In an effort to keep their expenses low, the Severances opted to install an 8-cow flat parlor on the end of their loafing barn. The parlor has also been future proofed.
    “We designed the flat parlor in such a way that it can be easily switched over to a robotic milking system,” Severance said. “In the early 2000s, I worked on a robotic dairy, so I’m comfortable with robots. Our dairy barn was also designed so that it could be doubled in size, with room for 120 cows and two milking robots.”
    The Severances are currently milking about 70 head. Most of their cattle are Jerseys, but they also have a few Holstein-Jersey crossbreds.
    From the very beginning, the Severances have focused on cleanliness, cow comfort and herd health. Their efforts were recognized this past January when they received the Commissioner’s Award of Dairy Excellence during the 2020 North Dakota Dairy Convention. The event was sponsored by the North Dakota Milk Producers Association.
    “Our SCC is currently averaging 100,000 or less,” Severance said. “Our butterfat is running about 5.5% and our protein is 3.9%. After adding in all of the quality bonuses, our pay price will be close to $30 per hundredweight.”
    Severance said there are no big secrets to achieving these high levels of milk quality.
    “Keep things clean and don’t cut corners,” Severance said. “We use DHIA records to help us identify problem animals. You need to know where you stand with each cow. We are now at the point where we have enough of our own replacement animals. If a cow is giving us problems, we can replace her with one of our homegrown heifers.”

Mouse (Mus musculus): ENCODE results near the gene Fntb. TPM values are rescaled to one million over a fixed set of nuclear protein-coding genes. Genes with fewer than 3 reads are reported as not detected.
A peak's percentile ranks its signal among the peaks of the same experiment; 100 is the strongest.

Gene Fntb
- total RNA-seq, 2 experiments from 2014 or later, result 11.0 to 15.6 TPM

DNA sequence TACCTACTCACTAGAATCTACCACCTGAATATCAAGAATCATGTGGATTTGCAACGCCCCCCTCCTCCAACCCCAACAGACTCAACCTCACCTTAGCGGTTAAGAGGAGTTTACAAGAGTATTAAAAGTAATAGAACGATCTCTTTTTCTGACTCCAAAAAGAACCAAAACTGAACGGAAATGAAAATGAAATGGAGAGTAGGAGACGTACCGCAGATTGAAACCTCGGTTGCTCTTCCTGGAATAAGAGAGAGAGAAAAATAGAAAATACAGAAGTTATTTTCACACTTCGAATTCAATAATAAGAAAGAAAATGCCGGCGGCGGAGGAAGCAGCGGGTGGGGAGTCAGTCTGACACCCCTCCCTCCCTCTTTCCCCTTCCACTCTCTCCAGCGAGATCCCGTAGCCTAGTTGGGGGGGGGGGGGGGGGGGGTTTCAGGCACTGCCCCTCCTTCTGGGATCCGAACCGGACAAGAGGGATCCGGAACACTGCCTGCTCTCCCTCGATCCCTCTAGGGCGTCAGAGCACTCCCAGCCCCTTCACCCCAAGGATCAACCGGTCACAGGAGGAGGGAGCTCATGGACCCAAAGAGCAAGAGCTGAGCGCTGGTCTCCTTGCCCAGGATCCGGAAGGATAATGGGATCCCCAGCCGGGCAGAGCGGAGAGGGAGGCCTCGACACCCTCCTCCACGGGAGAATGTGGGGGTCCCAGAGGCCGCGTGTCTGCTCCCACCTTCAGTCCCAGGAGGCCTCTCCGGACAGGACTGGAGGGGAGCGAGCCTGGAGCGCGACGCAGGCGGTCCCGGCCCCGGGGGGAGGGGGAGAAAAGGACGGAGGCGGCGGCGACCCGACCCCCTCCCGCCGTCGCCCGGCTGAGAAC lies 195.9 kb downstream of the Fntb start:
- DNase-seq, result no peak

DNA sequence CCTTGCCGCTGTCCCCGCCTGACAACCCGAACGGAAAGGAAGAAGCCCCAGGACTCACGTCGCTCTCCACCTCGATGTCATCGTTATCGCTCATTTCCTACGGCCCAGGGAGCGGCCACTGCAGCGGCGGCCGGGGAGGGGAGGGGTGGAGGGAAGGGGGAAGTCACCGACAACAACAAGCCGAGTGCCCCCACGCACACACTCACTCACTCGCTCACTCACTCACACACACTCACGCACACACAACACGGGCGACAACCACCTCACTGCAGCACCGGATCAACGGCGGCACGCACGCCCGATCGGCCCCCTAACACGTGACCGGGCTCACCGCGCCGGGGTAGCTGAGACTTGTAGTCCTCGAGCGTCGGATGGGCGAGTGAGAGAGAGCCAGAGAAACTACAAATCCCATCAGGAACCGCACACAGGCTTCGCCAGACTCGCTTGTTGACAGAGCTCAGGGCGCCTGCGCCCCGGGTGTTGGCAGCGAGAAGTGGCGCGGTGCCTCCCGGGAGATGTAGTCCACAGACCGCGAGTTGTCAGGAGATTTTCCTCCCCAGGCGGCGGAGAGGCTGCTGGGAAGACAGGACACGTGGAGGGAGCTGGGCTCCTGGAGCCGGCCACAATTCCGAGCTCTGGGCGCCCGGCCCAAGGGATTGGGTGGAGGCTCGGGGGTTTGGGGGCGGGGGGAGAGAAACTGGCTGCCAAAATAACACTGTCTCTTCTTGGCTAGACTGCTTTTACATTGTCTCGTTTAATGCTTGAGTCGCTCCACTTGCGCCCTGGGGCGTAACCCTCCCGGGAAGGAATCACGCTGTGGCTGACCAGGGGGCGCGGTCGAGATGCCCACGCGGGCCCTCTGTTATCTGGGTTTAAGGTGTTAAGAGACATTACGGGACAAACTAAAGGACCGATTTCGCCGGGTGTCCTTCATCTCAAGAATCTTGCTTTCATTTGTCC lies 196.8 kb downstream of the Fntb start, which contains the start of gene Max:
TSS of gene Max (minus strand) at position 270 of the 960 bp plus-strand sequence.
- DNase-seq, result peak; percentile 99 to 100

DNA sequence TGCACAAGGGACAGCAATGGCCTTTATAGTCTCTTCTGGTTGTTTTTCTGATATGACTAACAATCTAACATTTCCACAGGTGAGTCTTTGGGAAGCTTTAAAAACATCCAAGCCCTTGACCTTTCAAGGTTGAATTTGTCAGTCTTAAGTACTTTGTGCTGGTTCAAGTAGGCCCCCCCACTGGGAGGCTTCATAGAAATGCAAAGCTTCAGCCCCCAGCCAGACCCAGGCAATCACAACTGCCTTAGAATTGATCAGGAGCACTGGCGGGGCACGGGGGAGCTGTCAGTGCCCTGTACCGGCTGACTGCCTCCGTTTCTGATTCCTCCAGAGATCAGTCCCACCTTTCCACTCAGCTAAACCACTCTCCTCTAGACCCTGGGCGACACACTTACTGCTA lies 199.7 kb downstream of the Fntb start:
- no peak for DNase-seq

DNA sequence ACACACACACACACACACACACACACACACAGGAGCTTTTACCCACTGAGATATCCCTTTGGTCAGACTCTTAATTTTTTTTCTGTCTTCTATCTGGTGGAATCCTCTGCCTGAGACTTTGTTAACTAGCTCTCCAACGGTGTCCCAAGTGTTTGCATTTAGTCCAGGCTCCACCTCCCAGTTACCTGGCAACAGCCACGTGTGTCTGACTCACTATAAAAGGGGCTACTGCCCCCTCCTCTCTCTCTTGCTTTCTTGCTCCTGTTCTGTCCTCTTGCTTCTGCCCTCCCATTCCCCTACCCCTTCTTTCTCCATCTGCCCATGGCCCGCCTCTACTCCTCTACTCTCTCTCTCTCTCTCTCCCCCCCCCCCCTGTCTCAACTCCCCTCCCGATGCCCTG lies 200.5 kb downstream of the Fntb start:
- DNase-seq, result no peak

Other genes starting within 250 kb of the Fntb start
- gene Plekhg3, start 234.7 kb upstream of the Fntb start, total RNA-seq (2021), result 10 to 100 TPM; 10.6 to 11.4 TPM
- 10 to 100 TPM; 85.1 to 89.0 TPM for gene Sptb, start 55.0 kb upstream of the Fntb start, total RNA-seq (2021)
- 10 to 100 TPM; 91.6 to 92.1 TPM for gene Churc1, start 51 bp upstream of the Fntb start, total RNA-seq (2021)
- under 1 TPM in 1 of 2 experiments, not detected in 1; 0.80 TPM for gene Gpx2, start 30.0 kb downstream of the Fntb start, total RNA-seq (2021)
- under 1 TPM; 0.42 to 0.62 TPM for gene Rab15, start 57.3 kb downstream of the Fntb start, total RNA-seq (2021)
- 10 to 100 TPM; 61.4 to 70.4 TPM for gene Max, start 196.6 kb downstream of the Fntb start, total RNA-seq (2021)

The Severances farm a quarter section of land and have access to several hundred acres of pasture.
    “We raise all of our own forages,” Severance said. “We feed our cows a TMR that consists of corn silage, dry alfalfa, alfalfa baleage and corn. The only things we buy are a little soybean meal and some minerals. I can feed our milk cows for $2.50 per head per day. Our milk production is about 45 pounds per head per day, and our cows have almost no health problems.”
    In addition to their herd of Jerseys, the Severances have about 30 stock cows. The stock cows take advantage of the pasture during the growing season and are fed grass hay in the wintertime. In an effort to reduce costs even further, the Severances often put their dry milk cows in with their stock cows.
    “We use rotational grazing for our milk cows in the summertime,” Severance said. “This cuts feed costs and saves on bedding and manure hauling. Most years, I go through 500 big round bales of straw or corn stalks for the bedding pack. But you have to keep the cows dry and comfortable.”
    Like most dairy farmers, Severance puts in long hours.
    “A 14-hour day is pretty normal,” Severance said. “I love dairy farming, but it isn’t a get-rich-quick scheme. Heather and I enjoy raising our children on our dairy farm. Our three oldest kids are starting to help me milk, but they aren’t yet tall enough to reach the buttons on the automatic takeoffs.”
    Even though he is still a young man, Severance is already thinking about the continuation of his family’s centuries-long farming heritage.
    “Heather and I would love it if one or more of our kids eventually decides to join our dairy farming operation,” Severance said.